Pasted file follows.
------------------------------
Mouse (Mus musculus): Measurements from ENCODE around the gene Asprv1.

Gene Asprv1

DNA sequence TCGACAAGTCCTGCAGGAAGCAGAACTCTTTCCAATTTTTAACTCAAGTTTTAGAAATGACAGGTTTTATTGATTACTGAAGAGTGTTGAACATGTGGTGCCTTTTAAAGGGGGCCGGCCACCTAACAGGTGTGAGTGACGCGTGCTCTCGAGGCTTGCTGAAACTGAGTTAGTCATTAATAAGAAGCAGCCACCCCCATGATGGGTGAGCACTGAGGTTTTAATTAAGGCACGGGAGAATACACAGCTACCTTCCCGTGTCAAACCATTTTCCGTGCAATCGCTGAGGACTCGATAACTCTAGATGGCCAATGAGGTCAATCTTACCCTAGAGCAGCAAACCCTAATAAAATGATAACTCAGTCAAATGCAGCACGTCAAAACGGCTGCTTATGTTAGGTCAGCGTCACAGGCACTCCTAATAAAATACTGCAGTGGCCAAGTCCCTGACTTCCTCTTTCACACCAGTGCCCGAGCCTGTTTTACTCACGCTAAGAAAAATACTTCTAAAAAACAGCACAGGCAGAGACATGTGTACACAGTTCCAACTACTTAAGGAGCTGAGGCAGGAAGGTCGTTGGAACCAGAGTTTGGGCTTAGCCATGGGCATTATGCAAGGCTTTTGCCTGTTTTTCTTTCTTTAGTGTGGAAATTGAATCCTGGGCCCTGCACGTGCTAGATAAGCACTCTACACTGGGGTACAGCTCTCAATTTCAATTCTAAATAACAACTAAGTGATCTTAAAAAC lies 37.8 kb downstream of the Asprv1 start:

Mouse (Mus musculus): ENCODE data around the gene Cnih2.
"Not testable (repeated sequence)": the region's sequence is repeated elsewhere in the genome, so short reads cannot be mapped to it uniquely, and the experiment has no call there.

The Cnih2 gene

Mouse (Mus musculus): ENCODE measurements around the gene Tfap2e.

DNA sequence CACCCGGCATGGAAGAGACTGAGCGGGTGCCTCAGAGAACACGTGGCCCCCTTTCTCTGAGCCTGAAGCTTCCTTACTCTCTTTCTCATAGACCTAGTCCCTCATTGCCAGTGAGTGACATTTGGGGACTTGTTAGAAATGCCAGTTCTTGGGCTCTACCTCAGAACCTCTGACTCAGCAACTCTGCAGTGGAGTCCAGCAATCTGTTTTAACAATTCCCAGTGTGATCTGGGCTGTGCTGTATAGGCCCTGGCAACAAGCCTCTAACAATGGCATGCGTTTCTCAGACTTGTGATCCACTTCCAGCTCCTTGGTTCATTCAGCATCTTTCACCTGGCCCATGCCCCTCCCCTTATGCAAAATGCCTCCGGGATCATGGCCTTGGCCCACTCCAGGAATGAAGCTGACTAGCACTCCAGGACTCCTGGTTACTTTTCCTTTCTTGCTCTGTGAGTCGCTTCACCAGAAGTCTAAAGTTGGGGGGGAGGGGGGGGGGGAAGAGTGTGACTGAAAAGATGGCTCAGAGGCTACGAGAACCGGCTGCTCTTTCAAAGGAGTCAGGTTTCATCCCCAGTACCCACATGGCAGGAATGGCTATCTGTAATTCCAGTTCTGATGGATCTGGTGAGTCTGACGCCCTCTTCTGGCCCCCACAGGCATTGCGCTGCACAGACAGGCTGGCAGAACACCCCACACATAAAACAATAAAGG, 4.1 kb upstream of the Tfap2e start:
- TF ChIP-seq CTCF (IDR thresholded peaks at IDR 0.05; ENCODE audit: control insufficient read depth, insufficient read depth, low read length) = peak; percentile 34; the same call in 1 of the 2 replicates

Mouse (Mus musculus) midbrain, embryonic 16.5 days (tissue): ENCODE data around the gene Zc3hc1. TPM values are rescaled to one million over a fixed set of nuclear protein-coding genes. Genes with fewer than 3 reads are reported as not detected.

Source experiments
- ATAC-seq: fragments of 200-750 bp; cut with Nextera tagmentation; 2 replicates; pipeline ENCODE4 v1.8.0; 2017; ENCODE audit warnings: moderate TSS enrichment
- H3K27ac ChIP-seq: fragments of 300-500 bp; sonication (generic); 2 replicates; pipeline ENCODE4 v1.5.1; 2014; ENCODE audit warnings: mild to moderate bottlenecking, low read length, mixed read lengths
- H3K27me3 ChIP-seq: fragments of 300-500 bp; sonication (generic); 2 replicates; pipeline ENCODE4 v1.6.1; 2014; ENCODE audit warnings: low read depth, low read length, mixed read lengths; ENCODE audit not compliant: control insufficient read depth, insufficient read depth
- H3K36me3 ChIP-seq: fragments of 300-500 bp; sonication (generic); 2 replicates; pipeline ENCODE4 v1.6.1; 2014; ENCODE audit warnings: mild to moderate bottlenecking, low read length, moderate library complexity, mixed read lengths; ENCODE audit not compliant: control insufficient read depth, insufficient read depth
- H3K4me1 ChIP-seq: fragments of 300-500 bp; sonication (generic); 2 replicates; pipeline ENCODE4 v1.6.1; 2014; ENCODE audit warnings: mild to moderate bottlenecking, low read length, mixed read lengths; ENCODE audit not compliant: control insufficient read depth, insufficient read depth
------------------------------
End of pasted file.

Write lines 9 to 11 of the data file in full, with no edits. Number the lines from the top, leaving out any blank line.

- TF ChIP-seq CTCF (IDR thresholded peaks at IDR 0.05; ENCODE audit: control insufficient read depth, insufficient read depth, low read length) = peak; percentile 34; the same call in 1 of the 2 replicates

Mouse (Mus musculus) midbrain, embryonic 16.5 days (tissue): ENCODE data around the gene Zc3hc1. TPM values are rescaled to one million over a fixed set of nuclear protein-coding genes. Genes with fewer than 3 reads are reported as not detected.

Source experiments